[T]o determine whether the trial court properly exercised its discretion in a particular matter, we look first to the court's on-the-record explanation of the reasons underlying its decision. And where the record shows that the court looked to and considered the facts of the case and reasoned its way to a conclusion that is (a) one a reasonable judge could reach and (b) consistent with applicable law, we will affirm the decision even if it is not one with which we ourselves would agree. Burkes v. Hales, 165 Wis.2d 585, 590, 478 N.W.2d 37, 39 (Ct.App. 1991).
After disallowing the bulk of the other wrongs evidence offered by the state-allowing only evidence of two prior occasions where Davis misrepresented her identity to persons seeking the return of goods she had acquired from them without paying, the trial court explained its reasons for that determination, emphasizing the similarity of Davis's conduct in both the prior instances and the present criminal proceeding — misrepresenting her identity to gain or retain possession of unpaid-for goods or services. The court stated at one point:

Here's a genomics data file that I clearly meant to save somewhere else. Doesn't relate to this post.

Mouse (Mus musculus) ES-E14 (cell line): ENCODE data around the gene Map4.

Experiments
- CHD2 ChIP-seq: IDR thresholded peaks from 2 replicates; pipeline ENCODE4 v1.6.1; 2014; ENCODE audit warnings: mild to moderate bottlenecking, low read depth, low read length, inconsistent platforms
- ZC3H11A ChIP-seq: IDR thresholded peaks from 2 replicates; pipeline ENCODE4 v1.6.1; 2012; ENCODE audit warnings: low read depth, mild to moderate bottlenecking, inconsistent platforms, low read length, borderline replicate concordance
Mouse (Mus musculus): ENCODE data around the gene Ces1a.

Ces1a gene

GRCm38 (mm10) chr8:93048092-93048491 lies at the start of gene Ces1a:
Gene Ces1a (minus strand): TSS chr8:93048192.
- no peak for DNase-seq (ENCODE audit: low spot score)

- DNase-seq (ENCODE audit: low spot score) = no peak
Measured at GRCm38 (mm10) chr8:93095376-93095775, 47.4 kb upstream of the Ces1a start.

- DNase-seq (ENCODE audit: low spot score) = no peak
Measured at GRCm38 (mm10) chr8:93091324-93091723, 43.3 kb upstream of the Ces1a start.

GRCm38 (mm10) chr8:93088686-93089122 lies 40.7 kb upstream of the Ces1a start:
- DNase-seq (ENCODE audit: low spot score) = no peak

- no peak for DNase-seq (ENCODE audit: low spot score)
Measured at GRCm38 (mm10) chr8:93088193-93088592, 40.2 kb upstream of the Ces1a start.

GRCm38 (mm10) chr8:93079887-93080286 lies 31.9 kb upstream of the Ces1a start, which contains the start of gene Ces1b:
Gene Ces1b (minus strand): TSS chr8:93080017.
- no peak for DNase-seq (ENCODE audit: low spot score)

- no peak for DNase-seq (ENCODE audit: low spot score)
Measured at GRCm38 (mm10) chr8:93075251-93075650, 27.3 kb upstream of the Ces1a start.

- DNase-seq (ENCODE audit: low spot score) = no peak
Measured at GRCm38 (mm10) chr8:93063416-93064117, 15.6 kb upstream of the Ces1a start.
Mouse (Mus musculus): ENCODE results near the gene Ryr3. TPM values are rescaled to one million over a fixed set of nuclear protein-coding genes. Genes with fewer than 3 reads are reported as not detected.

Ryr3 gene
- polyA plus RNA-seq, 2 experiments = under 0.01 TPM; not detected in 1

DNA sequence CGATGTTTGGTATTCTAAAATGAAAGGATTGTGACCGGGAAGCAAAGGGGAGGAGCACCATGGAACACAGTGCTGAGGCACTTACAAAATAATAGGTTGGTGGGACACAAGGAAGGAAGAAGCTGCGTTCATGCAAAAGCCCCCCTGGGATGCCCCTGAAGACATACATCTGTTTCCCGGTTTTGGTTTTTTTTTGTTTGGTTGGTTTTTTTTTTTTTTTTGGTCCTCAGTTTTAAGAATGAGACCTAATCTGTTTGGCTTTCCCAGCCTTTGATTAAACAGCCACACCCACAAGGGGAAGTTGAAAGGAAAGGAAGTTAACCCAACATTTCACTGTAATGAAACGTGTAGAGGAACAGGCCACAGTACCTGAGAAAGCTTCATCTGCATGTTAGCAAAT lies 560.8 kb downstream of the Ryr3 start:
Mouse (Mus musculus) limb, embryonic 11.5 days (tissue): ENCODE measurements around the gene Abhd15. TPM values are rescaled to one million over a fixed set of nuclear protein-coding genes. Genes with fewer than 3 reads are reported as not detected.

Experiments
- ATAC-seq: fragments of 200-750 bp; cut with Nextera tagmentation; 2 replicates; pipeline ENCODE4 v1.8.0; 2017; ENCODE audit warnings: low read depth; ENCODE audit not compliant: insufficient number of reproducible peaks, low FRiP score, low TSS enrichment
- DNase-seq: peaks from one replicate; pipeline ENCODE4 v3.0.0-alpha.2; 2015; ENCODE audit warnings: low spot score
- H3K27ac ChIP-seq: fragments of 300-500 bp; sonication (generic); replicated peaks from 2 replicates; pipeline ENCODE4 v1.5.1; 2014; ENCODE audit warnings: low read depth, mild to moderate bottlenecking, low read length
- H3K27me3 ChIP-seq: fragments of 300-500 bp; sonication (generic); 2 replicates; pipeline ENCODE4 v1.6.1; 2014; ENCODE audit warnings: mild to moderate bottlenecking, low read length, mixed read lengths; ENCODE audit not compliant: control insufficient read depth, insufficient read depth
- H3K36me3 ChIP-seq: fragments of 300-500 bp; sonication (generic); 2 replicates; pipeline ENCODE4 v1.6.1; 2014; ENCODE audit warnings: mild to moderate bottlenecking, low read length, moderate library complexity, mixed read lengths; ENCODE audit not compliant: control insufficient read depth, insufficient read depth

[F]or the defendant to . . . lie about her identity [in the past instances] I think has a similarity to the situation we have here. A willingness to lie about who you are in this . . . incident bares [sic] upon whether or not the defendant would be willing to lie . . . in giving the name Cheryl Sloan, S L Associates.
We are satisfied from the record that the trial court exercised discretion in allowing the evidence. The question is whether its decision comports with the applicable law and was one a reasonable judge could reach. Burkes, 165 Wis.2d at 590, 478 N.W.2d at 39.
As we have noted, we disagree with the trial court's classification of the evidence as bearing on "identity, scheme . . . plan and motive." We believe, however, that the evidence was relevant on the issue of Davis's intent to defraud. The challenged testimony established that on two prior occasions Davis attempted to retain possession of unpaid-for merchandise by misrepresenting her identity to the sellers. She claimed in this case that no fraud was involved in obtaining the telephone services — that she had authority to open the two accounts in the names of Cheryl Sloan and S. L. Financial. And the challenged evidence is relevant to her intent in this case: that when she ordered the telephone services in other names she did so not as the agent for those named, but with the same intent to deceive the vendor and gain goods or services without paying for them.